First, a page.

Lehi’s journey to the American continent mirrors Moses’s earlier journey to the land of Israel in many ways. One of those similarities is the incessant murmuring by some people during the journey.
The children of Israel complained about bitter water (Exodus 15:23-25), about a lack of food (Exodus 16:1-15), and about a lack of water (Exodus 17:1-7). Every time, the Lord miraculously solved the problem. But every time they encountered a new obstacle, they feared the worst and compared their circumstances unfavorably with the life they had left behind:
Would to God we had died by the hand of the Lord in the land of Egypt, when we sat by the flesh pots, and when we did eat bread to the full; for ye have brought us forth into this wilderness, to kill this whole assembly with hunger (Exodus 16:3).
Likewise, two of Lehi’s sons, Laman and Lemuel, complained throughout their journey. They complained about having to leave their home in Jerusalem (1 Nephi 2:11).. They complained about having to return for the brass plates (1 Nephi 3:5). They complained when their brother Nephi broke his bow (1 Nephi 16:20). They complained when Nephi asked them to help him build a ship (1 Nephi 17:17-18).
All of this complaining had one thing in common: it led to inaction. The children of Israel rebelled against Moses and refused to enter the promised land when they heard that it would be difficult. Laman and Lemuel constantly advocated for giving up. “Let’s go back and tell our father we couldn’t obtain the plates.” “Don’t even try to build the ship.” They are not identifying issues in order to figure out how to overcome them. They are identifying issues in order to make the case for doing nothing. Their goal is destructive, not constructive, and their language is discouraging, not hopeful.
But what should we do when we have a real grievance, a real issue that needs resolving? Isn’t it better to say something than to keep our mouths shut?
Acknowledging challenges is not complaining. Asking for help is not complaining.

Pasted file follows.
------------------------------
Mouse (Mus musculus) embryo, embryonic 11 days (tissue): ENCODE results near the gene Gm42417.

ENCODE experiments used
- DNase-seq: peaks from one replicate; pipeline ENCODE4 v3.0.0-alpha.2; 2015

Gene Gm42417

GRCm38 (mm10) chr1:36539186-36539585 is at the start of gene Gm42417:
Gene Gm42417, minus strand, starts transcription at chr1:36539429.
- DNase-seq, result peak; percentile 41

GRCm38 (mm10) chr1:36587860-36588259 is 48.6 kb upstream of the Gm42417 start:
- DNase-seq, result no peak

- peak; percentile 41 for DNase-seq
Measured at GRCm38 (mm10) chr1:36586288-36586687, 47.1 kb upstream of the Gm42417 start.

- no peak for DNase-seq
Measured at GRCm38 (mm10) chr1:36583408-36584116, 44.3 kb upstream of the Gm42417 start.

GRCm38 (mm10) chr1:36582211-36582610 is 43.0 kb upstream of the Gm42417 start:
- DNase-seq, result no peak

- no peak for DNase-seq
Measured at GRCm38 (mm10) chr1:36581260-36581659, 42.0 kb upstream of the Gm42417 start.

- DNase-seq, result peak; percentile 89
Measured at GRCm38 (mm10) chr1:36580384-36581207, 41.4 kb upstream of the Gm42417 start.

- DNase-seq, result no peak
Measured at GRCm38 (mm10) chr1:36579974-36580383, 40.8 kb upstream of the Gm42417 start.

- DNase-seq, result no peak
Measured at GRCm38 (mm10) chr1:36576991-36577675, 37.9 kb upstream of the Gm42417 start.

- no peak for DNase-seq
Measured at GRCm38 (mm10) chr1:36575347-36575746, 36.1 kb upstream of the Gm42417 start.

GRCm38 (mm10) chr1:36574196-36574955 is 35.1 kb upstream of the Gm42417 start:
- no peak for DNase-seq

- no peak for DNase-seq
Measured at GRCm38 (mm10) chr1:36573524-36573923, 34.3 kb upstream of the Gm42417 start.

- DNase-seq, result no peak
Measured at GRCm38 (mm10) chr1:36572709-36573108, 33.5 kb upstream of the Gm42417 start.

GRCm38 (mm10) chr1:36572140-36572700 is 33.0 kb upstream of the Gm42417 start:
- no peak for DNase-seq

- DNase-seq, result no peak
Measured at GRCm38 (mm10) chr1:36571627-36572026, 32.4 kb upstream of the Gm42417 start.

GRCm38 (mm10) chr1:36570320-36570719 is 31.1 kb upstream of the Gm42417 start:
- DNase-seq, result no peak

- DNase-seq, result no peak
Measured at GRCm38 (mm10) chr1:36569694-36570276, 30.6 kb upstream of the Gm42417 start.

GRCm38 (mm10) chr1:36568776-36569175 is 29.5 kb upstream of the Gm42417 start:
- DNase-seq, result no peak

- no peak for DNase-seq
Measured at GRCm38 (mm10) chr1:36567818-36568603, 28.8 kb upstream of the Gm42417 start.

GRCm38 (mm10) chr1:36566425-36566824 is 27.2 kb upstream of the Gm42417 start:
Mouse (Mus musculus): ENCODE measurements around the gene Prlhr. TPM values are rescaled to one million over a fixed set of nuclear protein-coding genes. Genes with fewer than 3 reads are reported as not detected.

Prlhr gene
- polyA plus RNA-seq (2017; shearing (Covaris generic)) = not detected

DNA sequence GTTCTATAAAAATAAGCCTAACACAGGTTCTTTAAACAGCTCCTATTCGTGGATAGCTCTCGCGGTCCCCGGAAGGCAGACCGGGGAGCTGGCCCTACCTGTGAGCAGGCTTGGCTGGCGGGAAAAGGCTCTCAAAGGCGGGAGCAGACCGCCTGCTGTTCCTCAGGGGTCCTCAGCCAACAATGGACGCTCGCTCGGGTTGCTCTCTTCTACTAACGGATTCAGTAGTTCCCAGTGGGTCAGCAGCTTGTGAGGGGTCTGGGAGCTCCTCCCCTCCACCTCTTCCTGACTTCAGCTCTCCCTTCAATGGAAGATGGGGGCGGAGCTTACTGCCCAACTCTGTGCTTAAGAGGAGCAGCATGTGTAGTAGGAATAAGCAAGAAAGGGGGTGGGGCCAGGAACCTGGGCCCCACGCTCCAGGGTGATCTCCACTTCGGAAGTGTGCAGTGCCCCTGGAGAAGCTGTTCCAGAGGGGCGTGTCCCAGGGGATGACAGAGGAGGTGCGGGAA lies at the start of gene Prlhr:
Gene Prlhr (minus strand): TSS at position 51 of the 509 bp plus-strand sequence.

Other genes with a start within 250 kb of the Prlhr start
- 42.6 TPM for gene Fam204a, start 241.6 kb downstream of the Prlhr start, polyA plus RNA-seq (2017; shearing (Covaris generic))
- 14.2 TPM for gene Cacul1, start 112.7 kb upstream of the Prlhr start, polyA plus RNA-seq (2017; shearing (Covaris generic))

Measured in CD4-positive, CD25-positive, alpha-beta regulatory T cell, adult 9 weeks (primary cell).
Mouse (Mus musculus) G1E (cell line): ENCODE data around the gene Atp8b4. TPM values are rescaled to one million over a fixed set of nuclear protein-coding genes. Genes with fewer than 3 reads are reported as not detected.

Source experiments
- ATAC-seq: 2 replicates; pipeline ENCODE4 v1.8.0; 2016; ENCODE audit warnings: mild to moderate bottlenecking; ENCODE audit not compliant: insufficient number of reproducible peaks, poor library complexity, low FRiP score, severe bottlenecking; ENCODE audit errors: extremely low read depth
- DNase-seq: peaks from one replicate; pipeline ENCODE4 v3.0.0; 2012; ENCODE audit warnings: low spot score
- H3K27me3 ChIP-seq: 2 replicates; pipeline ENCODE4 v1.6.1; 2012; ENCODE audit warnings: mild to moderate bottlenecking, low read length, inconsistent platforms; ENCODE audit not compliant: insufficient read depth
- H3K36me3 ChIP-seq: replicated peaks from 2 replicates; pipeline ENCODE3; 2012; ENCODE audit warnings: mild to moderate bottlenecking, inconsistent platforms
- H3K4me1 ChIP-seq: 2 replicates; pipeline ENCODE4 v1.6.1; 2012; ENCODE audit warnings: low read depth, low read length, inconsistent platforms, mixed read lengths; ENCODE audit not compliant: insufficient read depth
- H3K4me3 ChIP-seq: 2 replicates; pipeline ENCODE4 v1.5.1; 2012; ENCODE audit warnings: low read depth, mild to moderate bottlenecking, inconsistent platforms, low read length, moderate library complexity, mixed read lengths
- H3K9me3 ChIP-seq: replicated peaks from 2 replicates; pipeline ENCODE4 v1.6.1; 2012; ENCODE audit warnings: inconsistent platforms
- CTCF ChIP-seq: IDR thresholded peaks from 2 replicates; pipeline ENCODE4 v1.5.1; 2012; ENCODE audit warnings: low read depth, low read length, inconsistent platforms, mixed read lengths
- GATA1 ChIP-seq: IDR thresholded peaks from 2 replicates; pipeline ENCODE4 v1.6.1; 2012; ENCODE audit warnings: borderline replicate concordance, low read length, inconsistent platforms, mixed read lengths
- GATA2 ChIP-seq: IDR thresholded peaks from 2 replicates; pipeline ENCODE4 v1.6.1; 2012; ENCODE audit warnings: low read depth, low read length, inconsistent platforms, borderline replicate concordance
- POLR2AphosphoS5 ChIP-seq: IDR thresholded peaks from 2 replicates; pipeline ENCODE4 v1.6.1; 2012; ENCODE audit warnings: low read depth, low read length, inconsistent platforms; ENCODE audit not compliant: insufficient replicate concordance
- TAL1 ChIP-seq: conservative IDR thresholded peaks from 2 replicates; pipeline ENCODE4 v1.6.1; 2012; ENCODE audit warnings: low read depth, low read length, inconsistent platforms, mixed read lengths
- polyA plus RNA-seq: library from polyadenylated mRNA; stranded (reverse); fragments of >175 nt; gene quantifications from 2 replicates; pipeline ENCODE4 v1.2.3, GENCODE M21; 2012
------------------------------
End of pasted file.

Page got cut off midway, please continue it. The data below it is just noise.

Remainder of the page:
When the blind beggar on the side of the road cried out repeatedly, “Jesus, thou Son of David, have mercy on me” (Luke 18:38-39), he wasn’t complaining; he was making a hopeful request. When Alma asked a stranger, “Will ye give to an humble servant of God something to eat?” (Alma 8:19), he was asking for help, not complaining about his situation.
Elder Orson F. Whitney once said:
The spirit of the gospel is optimistic; it trusts in God and looks on the bright side of things. The opposite or pessimistic spirit drags men down and away from God, looks on the dark side, murmurs, complains, and is slow to yield obedience (General Conference, April 1917).
At one point, a military leader named Helaman wrote to his commanding officer, Moroni, with a status update. As part of that update, he needed to communicate an issue they faced: a lack of manpower to maintain the cities that they had recaptured. In the letter, Helaman explained the situation clearly, but he avoided complaining by admitting his own imperfect knowledge and by expressing his faith in God:
Behold, we do not know but what ye are unsuccessful, and ye have drawn away the forces into that quarter of the land; if so, we do not desire to murmur.
And if it is not so, behold, we fear that there is some faction in the government, that they do not send more men to our assistance; for we know that they are more numerous than that which they have sent.
But, behold, it mattereth not—we trust God will deliver us… (Alma 58:35-37).
Helaman managed to deliver important information about a difficult situation without hopelessness or criticism. He was cognizant of the importance of avoiding complaining, even as he acknowledged that he was in a difficult situation.
Today, I will avoid murmuring or complaining. I will speak in hopeful and constructive terms and avoid negative patterns of thought. Particularly when I need to make other people aware of a bad situation, I will do so in a way that expresses my trust in God and my hope for the future.